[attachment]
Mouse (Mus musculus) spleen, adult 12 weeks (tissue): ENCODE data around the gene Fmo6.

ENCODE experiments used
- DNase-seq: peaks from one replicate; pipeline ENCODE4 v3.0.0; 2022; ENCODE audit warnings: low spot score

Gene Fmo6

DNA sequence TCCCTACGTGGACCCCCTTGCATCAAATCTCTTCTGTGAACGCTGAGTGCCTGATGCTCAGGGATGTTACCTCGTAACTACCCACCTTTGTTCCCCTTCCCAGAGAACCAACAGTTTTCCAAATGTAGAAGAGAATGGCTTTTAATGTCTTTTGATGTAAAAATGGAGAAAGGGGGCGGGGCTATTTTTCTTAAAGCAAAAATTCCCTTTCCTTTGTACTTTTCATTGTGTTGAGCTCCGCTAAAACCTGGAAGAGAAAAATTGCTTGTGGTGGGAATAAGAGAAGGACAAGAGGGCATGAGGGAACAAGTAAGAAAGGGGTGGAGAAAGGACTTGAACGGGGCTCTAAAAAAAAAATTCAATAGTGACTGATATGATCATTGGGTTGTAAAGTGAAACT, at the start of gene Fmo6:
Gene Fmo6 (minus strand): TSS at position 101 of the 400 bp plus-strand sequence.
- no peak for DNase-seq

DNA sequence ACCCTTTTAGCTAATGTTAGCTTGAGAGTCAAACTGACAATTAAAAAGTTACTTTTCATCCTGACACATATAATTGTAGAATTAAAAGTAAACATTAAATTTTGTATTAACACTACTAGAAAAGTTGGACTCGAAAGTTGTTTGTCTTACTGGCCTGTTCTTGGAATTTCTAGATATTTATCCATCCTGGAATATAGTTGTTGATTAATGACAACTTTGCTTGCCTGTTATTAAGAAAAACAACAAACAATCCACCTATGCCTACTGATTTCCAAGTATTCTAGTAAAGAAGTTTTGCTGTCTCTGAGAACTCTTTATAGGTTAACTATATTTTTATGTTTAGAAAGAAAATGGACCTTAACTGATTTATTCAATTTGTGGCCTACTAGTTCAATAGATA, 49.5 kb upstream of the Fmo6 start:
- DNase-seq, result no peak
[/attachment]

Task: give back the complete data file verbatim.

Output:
Mouse (Mus musculus) spleen, adult 12 weeks (tissue): ENCODE data around the gene Fmo6.

ENCODE experiments used
- DNase-seq: peaks from one replicate; pipeline ENCODE4 v3.0.0; 2022; ENCODE audit warnings: low spot score

Gene Fmo6

DNA sequence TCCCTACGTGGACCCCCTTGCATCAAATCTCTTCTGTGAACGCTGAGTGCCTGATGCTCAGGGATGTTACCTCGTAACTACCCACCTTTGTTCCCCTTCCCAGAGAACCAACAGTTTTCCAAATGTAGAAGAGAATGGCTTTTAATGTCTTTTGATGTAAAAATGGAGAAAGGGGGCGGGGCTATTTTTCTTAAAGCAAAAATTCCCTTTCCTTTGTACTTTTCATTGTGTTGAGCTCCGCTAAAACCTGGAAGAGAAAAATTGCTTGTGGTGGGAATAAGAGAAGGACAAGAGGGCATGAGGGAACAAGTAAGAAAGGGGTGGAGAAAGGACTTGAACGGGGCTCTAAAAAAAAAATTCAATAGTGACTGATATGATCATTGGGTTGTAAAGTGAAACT, at the start of gene Fmo6:
Gene Fmo6 (minus strand): TSS at position 101 of the 400 bp plus-strand sequence.
- no peak for DNase-seq

DNA sequence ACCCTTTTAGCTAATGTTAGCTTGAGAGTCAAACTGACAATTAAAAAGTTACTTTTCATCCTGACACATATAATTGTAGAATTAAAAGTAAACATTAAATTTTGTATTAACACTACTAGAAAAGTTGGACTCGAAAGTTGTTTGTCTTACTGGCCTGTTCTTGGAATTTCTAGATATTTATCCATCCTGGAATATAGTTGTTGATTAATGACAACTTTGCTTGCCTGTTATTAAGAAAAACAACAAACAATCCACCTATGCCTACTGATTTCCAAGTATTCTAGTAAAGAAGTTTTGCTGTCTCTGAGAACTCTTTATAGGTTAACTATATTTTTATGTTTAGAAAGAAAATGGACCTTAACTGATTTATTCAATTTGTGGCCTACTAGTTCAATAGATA, 49.5 kb upstream of the Fmo6 start:
- DNase-seq, result no peak